Therefore, to know the chromatic aberration of a zone plate is very important. As described above there exists a very large chromatic aberration by which the focal length of a zone plate is inversely proportional to the wavelength of a light. Moreover, the wavelength range for focusing due to the chromatic aberration is also inversely proportional to the number of zones. Consequently, if one increase the number of zones for the purpose of higher resolution the wavelength range of the converged light rays becomes narrow abruptly. Ant it is expected that a colorful image of an object may not be taken. Even by a zone plate with the zone number of about 20 corresponding to a standard lens of a SLR (f= 50 ~ 100 mm) the wavelength range is narrower than the range of the visible spectrum. But strangely enough, the color of an image taken by a considerably short focal length does not look unnatural so much. The reason of this phenomenon is not clearly understood but it may be related to the optical illusion, that a human brain recognizes a color by adjusting a signal spreading in the nerves system. If this photograph is decomposed into the RGB channels it is usually found that the image of the G channel is clearly taken. This is because the zone plate is designed for the wavelength of 550 nm and the dominant wavelength of the light from an object is about 550 nm which is the central wavelength of the visible spectrum. Generally speaking the main light with the wavelength which determines the focal length must be strong relatively among the lights from the photogenic object.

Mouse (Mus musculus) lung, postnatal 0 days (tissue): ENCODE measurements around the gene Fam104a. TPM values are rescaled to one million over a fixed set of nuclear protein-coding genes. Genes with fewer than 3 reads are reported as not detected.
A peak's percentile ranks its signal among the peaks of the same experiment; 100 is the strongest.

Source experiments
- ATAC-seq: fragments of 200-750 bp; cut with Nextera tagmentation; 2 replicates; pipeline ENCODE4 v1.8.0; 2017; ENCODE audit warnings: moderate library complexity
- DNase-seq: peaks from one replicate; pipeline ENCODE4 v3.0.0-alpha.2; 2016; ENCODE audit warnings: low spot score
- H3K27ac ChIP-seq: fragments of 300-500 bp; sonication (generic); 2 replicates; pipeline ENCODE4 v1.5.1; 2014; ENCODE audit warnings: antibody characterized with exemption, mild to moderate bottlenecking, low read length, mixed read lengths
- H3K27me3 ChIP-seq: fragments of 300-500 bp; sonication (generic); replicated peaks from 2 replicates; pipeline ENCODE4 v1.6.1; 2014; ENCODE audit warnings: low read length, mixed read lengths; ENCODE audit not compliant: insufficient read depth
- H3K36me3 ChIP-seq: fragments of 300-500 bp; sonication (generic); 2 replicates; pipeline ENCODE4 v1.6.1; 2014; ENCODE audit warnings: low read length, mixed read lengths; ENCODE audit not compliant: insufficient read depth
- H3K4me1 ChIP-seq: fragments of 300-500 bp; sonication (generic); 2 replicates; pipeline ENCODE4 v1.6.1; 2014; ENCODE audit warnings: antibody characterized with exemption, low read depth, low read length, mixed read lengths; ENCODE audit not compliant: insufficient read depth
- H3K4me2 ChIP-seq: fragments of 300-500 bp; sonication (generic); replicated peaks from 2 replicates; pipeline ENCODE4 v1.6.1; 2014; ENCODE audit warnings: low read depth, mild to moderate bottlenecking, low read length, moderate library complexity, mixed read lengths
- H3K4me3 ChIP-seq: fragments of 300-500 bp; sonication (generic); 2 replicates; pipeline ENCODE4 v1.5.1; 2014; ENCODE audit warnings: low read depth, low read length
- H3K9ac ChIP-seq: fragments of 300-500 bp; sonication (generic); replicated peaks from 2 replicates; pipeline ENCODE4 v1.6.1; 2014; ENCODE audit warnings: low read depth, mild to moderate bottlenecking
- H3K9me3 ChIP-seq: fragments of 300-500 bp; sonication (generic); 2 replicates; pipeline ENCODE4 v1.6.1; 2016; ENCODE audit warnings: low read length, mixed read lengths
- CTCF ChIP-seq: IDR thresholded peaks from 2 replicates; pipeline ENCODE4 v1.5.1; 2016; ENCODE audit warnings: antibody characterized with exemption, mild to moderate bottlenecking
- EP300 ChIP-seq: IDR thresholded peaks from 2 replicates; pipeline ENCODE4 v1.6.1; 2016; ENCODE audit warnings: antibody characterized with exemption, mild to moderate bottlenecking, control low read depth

<Black Background and Transparent Color>
The above described features of a zone plate photography are well-known among zone plate photographers from the past. By taking a lot of zone plate photographs one may find that there are important features of the zone plate photograph. These features are: a photograph of an object rising up from a black background and a zone plate photograph with vividly transparent colors are often taken. It is considered that these phenomena happen when the coherence time is short for the case with rather
Taking a Zone Plate Photograph